July 6, 2011 § 2 Comments
The third and fourth week of June I was in New Orleans along with about 18,000 other librarians at ALA. Attendance was down, and I know not why because Nola is the BEST conference city ever and ALA ain’t coming back there–maybe after 2017?
Librarians were easily spotted by prey. The red ALA bag gave them away. And many, despite being warned by ALA literature still wore their conference badges around their necks outside of Morial CC which gave their names, place of work, and city of origins, making them easy marks for mugging or busking or whatnot. Spotting them navigating the streetcars was easy–they held maps up to their noses. They staggered onto the streetcars drunkenly, despite not having imbibed cocktails. Librarians, please!
Methinks the humidity unbalanced them. Bartenders commented: “There are librarians in town this week.” And we outed ourselves, to that bartender, because it wasn’t readily apparent that we belonged to that group. Ahem. Dermatologists however, party hearty, have fabulous skin, and much whiter teeth than librarians do. Librarians, take note: Whiten your teeth and dermabrasion.
Curiously, librarians were better dressed than in years past. I didn’t spot the first matching full skirt and floral sweater ensemble typical of 1980′s-era children’s librarians. I should have been an anthropologist or sociologist because I revel in watching the members of my profession flock and flow and flaunt themselves at annual conferences.
As with most professions, people from all subcultures and lifestyles are drawn to librarianship so there are goth librarians, emo librarians, trendy librarians, messenger-bag librarians, roller derby librarians, frump librarians, metro-sexual librarians, suit-wearing librarians, frump librarians, librarians on the verge-of-retirement, sensible-shoe wearing librarians, and geeked-out librarians. There are cool librarians, not-so-cool librarians, and those who fall in-between.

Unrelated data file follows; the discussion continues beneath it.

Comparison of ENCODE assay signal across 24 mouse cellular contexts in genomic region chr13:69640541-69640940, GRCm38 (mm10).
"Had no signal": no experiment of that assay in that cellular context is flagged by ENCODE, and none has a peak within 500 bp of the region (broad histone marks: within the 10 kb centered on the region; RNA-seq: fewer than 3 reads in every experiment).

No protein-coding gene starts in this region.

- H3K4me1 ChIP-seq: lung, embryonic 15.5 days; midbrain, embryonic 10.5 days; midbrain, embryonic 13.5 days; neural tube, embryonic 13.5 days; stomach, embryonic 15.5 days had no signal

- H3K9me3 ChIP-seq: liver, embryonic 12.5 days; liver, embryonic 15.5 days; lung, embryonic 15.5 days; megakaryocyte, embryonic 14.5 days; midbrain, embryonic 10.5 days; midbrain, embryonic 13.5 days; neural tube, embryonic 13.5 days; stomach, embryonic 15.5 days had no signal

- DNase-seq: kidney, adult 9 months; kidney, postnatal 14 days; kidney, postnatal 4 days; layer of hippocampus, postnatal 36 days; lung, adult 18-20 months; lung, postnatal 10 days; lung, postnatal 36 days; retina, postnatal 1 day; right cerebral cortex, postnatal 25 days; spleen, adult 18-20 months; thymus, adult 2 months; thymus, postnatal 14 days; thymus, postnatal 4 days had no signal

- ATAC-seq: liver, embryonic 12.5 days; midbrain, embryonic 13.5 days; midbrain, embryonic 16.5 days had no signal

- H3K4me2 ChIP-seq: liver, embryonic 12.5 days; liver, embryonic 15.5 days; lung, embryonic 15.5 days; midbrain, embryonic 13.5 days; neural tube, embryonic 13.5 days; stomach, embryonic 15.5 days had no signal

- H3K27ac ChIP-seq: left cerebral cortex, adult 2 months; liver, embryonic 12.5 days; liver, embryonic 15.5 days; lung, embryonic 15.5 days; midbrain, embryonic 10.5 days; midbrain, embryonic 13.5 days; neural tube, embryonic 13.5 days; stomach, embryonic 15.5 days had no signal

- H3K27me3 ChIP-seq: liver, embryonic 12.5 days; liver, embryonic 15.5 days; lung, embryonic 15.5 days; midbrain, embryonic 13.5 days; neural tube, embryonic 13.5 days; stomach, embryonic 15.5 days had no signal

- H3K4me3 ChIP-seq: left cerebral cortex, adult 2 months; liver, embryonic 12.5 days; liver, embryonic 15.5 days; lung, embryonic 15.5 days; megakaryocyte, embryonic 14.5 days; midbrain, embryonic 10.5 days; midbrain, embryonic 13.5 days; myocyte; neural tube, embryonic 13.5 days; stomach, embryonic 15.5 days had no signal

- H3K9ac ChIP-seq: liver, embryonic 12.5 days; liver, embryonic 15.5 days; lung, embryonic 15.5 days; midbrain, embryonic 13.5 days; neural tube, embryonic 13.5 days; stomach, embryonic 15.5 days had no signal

At this ALA, there was a call, a search for America’s Most Glamorous Librarian. They have a facebook page where they posted photos of librarians. Take a look-see. Granted, some posed in cocktail attire at fancy events. Who knew there were fancy events at ALA? Perhaps the votes are being tallied still and no person was named America’s Most Glamorous Librarian, yet.
Then there’s Librarian Wardrobe. I tried uploading a photo of my ALA-friendly Danskos via my iPad, but couldn’t. Someday I might submit.
Lots of folks concern themselves with how librarians dress and how this affects professional identity. As well it should. Did your read Laura Sloan Patterson’s Chronicle article about how academics typically don’t concern themselves with matters of style, but that they should because as a student Patterson
considered my professors’ clothing a key part of the curriculum, integrated into the content of their lectures, the ways they interacted with students, and their very individuality.
Good for you if you read the Chronicle because it demonstrates that you’re inching your way outside of the narrow niche of library literature. And if you steep yourself in library literature, like Steven Bell says, you’re not promoting professional development, and may in fact promote professional stagnation. But even better for you if, like me, you read Vogue. Because, apparently too few librarians read Vogue. Seriously though, I take it for granted that librarians are curious and love learning. I assume that all librarians love to read outside of librarianship, but maybe they don’t, because some of the greatest library innovations come from the intersection of two very different worlds. Like, perhaps Fashion and Librarianship.
One of the librarians at my table at the ALA preconference I attended checked her email and announced her Living Social perk (or whatever–I don’t do Living social, so what do I know? right?).
“Twelve Botox ampoules?! What can I do with those?“
“Share them with us?” I said.
She stared at me.
“Or use them all on your underarms. Okay. It’s hot. We’re in New Orleans. We’re sweaty. Botox injected into your underarms prevents hyperhidrosis.“
Of course, I didn’t use the technical term. I’m sexing my dialogue up for this blog post.
This was news to them, the five or six librarians seated at my table, none of whom, apparently read Vogue, where I’m sure I picked up this tidbit of beauty-related knowledge. You see, Vogue is not just for looking at the photo spreads.
So, I’m not saying that Botox and Librarianship will lead to an innovation. But, my knowledge gathered from my outside reading provided an immediate answer to a librarian’s question of “what can I do with twelve Botox ampoules?”
That’s what I call Rapid Response Reference.